We have money market funds and they are included as cash and cash equivalents. We also had interest rate cap hedge agreements for which the fair value of the interest rate cap hedge agreements was determined using pricing models that use observable market inputs as of the balance sheet date, a Level 2 measurement, however, those agreements expired during our second quarter of 2020.
There were no transfers between Level 1, Level 2, or Level 3 financial instruments in the three months ended September 26, 2020.
Cash and Cash Equivalents
Cash equivalents consist of highly liquid instruments purchased with original maturities of three months or less. These assets are valued at cost, which approximates fair value, which we classify as Level 1. See Fair Value above.
Derivative Instruments
We recognize derivative instruments on our condensed consolidated balance sheets at their fair value. On the date that we enter into a derivative contract, we designate the derivative instrument as a fair value hedge, a cash flow hedge, a hedge of a net investment in a foreign operation, or a derivative instrument that will not be accounted for using hedge accounting methods. As of September 26, 2020, we had no derivative instruments as all of our derivative instruments that were designated as cash flow hedges matured during our second quarter of 2020.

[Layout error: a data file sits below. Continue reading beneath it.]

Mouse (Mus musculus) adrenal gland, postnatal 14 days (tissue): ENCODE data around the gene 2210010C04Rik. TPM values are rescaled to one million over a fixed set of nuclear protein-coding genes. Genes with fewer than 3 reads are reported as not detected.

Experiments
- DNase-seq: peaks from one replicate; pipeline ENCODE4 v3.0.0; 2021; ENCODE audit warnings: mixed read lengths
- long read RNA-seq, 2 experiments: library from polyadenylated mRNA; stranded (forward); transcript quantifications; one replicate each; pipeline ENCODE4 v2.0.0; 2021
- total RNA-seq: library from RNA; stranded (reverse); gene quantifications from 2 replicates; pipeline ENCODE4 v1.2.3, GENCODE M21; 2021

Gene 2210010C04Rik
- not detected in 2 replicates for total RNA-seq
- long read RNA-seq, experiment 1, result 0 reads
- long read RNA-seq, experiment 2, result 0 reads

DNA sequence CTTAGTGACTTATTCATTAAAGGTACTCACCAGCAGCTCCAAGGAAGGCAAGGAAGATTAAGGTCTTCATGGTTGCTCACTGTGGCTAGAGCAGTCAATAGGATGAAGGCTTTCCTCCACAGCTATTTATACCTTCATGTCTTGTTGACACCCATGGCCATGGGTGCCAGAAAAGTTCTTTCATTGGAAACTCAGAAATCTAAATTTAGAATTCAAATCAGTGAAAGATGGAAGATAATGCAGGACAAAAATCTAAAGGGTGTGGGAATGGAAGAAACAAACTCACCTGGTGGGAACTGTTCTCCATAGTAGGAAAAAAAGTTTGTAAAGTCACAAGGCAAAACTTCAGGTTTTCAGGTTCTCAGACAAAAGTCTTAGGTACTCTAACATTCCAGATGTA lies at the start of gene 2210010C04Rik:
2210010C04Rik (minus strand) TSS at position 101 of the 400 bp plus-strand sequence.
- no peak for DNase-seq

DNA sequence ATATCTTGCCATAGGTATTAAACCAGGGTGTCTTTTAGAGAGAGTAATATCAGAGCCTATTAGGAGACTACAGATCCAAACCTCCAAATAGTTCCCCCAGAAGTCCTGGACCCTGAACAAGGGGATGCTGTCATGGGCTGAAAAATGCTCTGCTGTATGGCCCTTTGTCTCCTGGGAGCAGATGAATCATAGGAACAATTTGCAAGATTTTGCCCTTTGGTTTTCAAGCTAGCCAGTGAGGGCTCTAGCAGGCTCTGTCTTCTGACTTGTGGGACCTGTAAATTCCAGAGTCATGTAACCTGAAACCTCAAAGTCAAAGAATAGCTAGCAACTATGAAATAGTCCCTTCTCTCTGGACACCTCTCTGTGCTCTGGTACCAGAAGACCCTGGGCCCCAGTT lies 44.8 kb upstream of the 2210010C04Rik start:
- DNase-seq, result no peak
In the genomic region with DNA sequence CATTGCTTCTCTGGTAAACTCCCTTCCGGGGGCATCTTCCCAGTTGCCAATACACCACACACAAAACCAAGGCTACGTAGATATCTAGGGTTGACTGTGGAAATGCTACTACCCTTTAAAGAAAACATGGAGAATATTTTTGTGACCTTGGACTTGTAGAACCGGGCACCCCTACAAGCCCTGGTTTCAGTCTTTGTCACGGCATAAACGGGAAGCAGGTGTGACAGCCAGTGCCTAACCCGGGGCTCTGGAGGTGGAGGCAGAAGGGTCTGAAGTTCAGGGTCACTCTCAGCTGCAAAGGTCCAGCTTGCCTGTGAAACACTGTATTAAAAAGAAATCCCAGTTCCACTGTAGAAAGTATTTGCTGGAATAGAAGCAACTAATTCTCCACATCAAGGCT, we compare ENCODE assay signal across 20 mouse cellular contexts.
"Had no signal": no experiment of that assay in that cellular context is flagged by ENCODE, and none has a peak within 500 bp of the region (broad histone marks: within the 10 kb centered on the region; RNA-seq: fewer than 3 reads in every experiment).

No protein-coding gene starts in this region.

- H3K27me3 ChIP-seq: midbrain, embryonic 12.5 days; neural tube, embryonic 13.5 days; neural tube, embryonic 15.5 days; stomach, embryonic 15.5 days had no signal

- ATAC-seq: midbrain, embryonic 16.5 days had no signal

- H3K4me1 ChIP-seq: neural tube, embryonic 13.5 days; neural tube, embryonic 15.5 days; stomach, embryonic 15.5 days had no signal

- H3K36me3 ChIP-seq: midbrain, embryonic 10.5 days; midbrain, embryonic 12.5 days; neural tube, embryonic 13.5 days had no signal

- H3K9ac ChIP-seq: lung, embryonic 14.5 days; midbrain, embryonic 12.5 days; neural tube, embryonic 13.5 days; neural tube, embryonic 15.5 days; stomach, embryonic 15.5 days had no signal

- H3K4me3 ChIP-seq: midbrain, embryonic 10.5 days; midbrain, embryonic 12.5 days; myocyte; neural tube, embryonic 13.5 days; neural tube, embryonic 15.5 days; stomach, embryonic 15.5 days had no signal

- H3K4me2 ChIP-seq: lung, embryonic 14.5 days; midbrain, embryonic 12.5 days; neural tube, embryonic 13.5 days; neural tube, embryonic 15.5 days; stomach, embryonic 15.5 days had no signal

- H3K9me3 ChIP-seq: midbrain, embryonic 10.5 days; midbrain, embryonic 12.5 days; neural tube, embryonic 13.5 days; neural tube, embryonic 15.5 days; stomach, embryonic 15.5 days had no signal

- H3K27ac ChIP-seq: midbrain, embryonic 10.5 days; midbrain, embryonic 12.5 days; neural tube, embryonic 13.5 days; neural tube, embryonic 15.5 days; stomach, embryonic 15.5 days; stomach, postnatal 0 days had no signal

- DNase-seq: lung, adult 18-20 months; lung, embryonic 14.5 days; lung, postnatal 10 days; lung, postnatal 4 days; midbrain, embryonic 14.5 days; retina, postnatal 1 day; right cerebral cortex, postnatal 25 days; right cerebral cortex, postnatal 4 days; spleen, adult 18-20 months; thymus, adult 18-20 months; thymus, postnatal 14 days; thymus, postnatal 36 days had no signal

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We record changes in the fair value of a derivative instrument that is highly effective and that is designated and qualifies as a cash flow hedge in other comprehensive income (loss), net of tax until our earnings are affected by the variability of cash flows of the underlying hedge. We report changes in the fair values of derivative instruments that are not designated or do not qualify for hedge accounting in current period earnings. We classify cash flows from derivative instruments in the condensed consolidated statements of cash flows in the same category as the item being hedged or on a basis consistent with the nature of the instrument. For the three and nine months ended September 26, 2020, the impact of cash flow hedges in the respective periods were insignificant and all of our cash flow hedges matured during our second quarter of 2020.